3 Your bowels will usually start to work a couple of days after the operation and when they do you will usually be able to go home. Often the first time you have your bowels open you may have the feeling of urgency. Urgency means that you suddenly need to go to the toilet. Your motions may be very loose or you may be constipated. This is normal after this reversal operation. You will also be told when to have your sutures (stitches) removed. They are usually removed by a practice nurse once you have gone home. What are the benefits of this operation? The aim of the operation is to remove the ileostomy and therefore enable you to go to the toilet in the normal way again. It also means that you will not have to wear a stoma bag. What risks or complications can occur? We try to make sure your operation is safe. This may include prescribing medications to reduce the risk of complications. However, every operation has risks. General complications of any operation are: Complications of a general anaesthesia your anaesthetist will be able to discuss with you the risks of having a general anaesthetic. Pain, which occurs after any operation. You will be given medication to control the pain. Bleeding: during or after surgery. Rarely, a blood transfusion may be needed. Blood clots in the legs (thrombosis) which can occasionally move into the lungs (embolus). You will be encouraged by the nurses and the doctors to get up out of bed very soon after surgery and will be given injections to reduce the risk of blood clots Wound infection: approximately 5% of people having an operation of any kind will develop a wound site infection. This will commonly cause the wound to become red and painful. However, most infections are not serious and usually get better within seven to ten days. You may be given a course of antibiotics if either the hospital doctor or your own GP thinks you have a wound infection. Specific complications of this operation: A leak where the bowel has been joined together. This happens when the join in the bowel leaks and allows the stool to escape into the abdominal cavity. However, this is fairly uncommon and occurs in only 2 % to15% of people having a operation on their bowel. It does not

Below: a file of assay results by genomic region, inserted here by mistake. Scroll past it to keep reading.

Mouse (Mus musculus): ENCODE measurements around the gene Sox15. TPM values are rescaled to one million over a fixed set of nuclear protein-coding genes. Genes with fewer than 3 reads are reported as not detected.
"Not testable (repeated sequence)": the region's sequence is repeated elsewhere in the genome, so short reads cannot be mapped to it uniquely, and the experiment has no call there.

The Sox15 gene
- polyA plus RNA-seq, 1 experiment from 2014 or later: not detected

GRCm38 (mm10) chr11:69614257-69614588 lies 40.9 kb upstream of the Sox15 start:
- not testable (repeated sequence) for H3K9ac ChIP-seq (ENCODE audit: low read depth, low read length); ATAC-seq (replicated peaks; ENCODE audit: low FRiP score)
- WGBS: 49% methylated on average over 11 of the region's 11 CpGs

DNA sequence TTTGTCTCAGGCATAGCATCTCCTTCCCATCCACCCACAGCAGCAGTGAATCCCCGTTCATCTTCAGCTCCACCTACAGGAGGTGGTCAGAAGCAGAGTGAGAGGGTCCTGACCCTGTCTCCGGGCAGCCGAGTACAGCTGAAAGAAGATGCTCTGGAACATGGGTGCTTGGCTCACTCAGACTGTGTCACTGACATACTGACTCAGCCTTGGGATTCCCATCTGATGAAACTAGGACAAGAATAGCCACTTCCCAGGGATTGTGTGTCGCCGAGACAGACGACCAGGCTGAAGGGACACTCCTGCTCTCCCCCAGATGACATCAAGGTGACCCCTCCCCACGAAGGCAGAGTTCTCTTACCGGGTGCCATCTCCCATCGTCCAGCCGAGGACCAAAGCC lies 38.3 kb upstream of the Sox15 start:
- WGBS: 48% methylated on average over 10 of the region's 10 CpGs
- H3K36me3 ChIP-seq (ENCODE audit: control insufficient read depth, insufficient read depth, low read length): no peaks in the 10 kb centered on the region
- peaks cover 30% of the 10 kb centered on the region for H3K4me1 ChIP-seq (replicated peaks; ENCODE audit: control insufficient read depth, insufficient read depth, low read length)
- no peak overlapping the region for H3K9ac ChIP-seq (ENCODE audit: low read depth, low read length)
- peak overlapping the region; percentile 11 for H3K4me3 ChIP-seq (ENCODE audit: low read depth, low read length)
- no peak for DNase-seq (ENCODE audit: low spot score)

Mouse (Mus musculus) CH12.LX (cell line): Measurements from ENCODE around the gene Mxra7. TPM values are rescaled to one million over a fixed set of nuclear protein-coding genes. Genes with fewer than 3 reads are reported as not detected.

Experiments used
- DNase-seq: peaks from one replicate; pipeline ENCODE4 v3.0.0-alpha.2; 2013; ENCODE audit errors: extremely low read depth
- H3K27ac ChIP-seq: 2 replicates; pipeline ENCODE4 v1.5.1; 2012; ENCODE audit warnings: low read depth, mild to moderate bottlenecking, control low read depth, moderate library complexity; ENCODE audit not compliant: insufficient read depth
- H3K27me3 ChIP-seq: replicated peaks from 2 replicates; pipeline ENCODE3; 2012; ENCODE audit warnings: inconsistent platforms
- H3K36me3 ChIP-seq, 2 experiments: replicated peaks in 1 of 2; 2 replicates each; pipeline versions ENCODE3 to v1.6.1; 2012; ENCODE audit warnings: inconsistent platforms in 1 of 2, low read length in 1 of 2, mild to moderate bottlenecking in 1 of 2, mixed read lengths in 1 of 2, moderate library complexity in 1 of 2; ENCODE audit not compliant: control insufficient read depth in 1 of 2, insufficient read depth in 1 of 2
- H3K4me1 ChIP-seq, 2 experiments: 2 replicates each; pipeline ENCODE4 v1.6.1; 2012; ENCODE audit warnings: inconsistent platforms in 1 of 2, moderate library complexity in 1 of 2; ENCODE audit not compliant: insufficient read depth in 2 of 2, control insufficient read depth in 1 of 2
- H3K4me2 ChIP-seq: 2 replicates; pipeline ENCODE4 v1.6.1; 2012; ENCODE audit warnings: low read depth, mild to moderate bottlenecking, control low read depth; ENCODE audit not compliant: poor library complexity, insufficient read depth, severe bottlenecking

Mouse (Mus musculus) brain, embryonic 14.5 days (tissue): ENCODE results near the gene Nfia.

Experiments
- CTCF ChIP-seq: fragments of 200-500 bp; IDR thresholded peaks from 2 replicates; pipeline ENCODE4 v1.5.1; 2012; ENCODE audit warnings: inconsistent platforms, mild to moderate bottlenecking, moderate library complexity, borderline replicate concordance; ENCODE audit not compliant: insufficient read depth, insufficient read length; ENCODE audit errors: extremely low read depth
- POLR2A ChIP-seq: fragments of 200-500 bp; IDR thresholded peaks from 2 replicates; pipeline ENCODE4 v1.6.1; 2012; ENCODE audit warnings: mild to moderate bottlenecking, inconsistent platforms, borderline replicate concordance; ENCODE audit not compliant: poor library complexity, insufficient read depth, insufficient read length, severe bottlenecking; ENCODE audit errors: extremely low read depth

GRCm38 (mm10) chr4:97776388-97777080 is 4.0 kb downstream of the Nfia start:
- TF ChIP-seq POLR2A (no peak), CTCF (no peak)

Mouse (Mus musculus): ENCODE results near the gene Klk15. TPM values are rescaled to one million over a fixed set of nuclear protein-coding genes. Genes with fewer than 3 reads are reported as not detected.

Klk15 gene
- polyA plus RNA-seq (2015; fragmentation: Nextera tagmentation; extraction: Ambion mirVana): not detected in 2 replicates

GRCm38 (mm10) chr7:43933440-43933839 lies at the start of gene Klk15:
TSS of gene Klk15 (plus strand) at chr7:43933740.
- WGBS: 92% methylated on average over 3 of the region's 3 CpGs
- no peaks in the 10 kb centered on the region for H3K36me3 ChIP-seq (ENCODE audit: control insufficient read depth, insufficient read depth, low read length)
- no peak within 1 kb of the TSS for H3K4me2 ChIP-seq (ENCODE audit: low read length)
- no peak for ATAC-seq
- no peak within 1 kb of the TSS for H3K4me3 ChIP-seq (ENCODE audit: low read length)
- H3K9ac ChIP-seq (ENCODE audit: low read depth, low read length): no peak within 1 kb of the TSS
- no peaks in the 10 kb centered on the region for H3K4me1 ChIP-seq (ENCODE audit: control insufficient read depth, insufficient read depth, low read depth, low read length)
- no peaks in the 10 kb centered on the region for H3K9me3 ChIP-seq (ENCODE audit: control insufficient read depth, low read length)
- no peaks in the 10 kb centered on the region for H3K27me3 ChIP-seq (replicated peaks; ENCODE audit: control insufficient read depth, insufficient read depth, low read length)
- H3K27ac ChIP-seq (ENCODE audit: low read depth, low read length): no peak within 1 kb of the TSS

4 usually mean you will have another operation, but may delay you having your ileostomy put back inside. A narrowing at the join inside, which may cause difficulty in having your bowels open once the ileostomy has been put back inside. This is fairly uncommon and has only been reported in 2% to 20% of people having a reversal operation. This sometimes leads to another operation Do not be alarmed as these complications only happen in a very small number of cases. If your surgeon is concerned about your health before your operation you will be investigated thoroughly beforehand. Will the operation change my bowel function? At your first operation (or when you had the ileostomy made) you may have had part or most of your rectum removed (the last part of the bowel before it meets the back passage). Your bowel will therefore be shorter in length and not able to hold as much motion. This can mean that you have to open your bowels more often than before. In addition you may find that the texture of your motion is different. It may be softer and/or in much smaller pieces. In general, most people have found that their bowel habit may change for a while after your reversal operation. However, they do report that this gets better with time. Three to six months after your reversal operation your bowels will probably have a more settled pattern. However, if you have had chemotherapy or radiotherapy before or after your reversal operation your bowels may take longer to settle than those who have not. Changes in Bowel Pattern Following your reversal operation you may experience one or more of the following changes to your bowel pattern. Change in frequency: the amount of times you have your bowels open in a day. Urgency of stool: a sudden need to go to the toilet to have your bowels open. Diarrhoea: a much looser or more watery motion. Fragmentation of stool: when you have your bowels open more often than usual and only pass a small amount each time. You may also feel you have not completely emptied your bowels after each time. Leakage of stool from your anus. Not knowing whether you need to pass wind or have your bowels open. You may feel you are constipated. To begin with you may pass traces of blood with your motion, this will clear up. Diet